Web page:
Kara and I (Teri) were delighted when Barbara Blanton, proprietress of the Academy of Appliqué in Williamsburg, Virginia, invited us to return in 2018 to teach. Our creative sides kicked in immediately to determine what we would be stitching in our classes. We both were inspired by vintage/antique pieces, and flowers are always part of the mix. Take a closer look and see what we will be creating. We'd love to meet you!

Oiseau et Panier (Bird and Basket)

Class: February 26-28, 2018

Some time ago, Kara purchased this panel from someone on eBay. She wasn't sure of the age of the block, but the seller indicated that she had sourced it from France, and it clearly had some age to it. We are hoping to dig up some more information about the history of the piece, but that will be a future blog post. Kara began to design a block pattern based on the birds and basket, and we searched for just the right materials. That is always one of the most enjoyable parts of the process for us. Kara always loves to put on bird on things, so you can see why she'd be drawn to this design; she opted for one bird, however, rather than two.

Let's explore some of the details.

L'Oiseau (The Bird)

The sweet bird has a rather coy look, don't you think?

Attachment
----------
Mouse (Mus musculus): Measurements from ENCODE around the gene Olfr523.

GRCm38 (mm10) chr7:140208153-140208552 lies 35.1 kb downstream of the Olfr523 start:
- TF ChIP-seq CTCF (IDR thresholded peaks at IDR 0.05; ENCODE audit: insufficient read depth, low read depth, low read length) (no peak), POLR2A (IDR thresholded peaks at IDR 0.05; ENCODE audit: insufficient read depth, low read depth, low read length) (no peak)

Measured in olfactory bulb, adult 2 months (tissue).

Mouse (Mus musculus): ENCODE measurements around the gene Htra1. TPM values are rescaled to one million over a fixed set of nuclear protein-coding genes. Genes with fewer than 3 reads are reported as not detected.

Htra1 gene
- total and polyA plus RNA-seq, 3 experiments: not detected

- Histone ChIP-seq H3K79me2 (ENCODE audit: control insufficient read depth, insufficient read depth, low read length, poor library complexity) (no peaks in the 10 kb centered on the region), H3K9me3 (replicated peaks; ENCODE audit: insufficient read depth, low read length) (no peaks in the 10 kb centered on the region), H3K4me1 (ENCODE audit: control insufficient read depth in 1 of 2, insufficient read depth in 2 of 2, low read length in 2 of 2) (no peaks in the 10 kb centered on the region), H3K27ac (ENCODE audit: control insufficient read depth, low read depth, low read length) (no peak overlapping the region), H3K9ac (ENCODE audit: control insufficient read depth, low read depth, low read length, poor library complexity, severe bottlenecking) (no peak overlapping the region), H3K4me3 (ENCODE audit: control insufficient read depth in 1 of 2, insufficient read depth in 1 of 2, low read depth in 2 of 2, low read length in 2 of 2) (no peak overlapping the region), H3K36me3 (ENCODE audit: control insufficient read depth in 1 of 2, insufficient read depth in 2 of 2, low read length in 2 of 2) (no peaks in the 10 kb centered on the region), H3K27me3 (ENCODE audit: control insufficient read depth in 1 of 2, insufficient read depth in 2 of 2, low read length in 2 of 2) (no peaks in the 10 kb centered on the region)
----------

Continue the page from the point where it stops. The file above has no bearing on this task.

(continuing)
The embroidered accents add much to the bird's body,...

...as well as some frilly tail feathers! 

Le Panier (The Basket)

The basket has a bit of woven dimension.

Lace and pearl blooms at the basket's base

Les Fleurs (The Flowers)

Hand-dyed silk creates this lovely bloom,...

...as well as this elegant rose.

Gathered velvet posies

A fussy-cut fabric flower

A wired-ribbon rose

Some dainty blossoms

Rosebuds

This class will be held from Monday through Wednesday, February 26–28, 2018. Registration opens on Labor Day.


Thursday, August 3, 2017

Cross-Country Quilt Shops

What a summer! It has been a month since I (Teri) have shared on our blog. Kara has been exploring Germany, and I have ventured into the West, particularly Yellowstone National Park. We spent three months in our rental home in Historic Downtown Frederick, the last of which was spent traveling back and forth to our new home, readying it for our final move. I have been thankful that Kara was willing to give me a writing hiatus, so that I could focus any non-traveling, non-box-unpacking time on finishing up our blocks for the Williamsburg Academy of Appliqué blocks. But more on that in a bit.


Frederick, Maryland

Just before we left for Yellowstone, one of our favorite quilt shops, Charlotte's Cottage, relocated to Shab Row in Frederick. Its opening day just happened to fall on my birthday; I can think of few better ways to spend a birthday than to explore a freshly opened quilt shop—especially one filled with lovely reproduction fabrics! I encourage you to read the story of the shop, written by the shop owner, by clicking here.